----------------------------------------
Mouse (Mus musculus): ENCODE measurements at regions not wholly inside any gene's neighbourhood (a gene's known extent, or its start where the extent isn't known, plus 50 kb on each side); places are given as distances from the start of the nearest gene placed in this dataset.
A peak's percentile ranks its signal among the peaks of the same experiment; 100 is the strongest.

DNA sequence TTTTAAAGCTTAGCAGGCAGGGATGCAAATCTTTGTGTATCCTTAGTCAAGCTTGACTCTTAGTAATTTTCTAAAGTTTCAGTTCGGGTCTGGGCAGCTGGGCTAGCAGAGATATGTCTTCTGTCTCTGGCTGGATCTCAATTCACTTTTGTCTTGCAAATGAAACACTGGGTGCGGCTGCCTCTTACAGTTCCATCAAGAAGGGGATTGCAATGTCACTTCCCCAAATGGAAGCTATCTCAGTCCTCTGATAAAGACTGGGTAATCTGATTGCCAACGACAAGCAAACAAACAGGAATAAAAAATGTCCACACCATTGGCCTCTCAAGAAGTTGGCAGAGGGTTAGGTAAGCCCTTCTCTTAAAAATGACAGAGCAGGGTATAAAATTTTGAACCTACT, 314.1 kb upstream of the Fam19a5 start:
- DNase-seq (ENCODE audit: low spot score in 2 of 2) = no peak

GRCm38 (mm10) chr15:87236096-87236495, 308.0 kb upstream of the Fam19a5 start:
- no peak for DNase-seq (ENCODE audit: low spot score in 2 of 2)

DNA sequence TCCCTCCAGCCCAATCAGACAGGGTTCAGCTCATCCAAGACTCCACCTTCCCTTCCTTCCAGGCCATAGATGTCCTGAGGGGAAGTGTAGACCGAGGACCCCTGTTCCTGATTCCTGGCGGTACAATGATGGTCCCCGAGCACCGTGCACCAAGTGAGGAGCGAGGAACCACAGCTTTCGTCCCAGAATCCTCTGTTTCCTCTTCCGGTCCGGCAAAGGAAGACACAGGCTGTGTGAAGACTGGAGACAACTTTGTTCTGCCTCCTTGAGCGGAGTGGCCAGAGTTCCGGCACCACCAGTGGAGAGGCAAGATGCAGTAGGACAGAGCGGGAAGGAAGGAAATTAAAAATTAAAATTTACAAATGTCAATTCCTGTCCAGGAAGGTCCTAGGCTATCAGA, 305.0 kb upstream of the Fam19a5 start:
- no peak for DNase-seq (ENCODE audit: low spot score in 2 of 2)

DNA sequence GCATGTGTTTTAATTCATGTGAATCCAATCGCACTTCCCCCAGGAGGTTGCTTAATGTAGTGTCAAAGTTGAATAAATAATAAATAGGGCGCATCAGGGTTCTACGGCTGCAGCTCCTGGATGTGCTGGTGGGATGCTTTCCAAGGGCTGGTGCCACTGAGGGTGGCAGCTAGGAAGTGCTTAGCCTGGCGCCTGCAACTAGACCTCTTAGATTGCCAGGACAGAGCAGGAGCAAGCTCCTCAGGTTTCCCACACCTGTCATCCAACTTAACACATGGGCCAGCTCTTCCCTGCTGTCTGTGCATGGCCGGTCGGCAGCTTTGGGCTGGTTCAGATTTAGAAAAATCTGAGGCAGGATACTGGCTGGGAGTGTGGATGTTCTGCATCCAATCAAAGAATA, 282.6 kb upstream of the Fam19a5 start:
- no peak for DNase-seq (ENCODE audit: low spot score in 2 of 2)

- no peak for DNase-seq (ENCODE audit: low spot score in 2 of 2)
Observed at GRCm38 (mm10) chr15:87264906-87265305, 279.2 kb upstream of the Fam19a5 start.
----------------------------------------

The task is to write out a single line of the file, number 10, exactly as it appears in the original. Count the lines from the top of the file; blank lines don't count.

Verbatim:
- no peak for DNase-seq (ENCODE audit: low spot score in 2 of 2)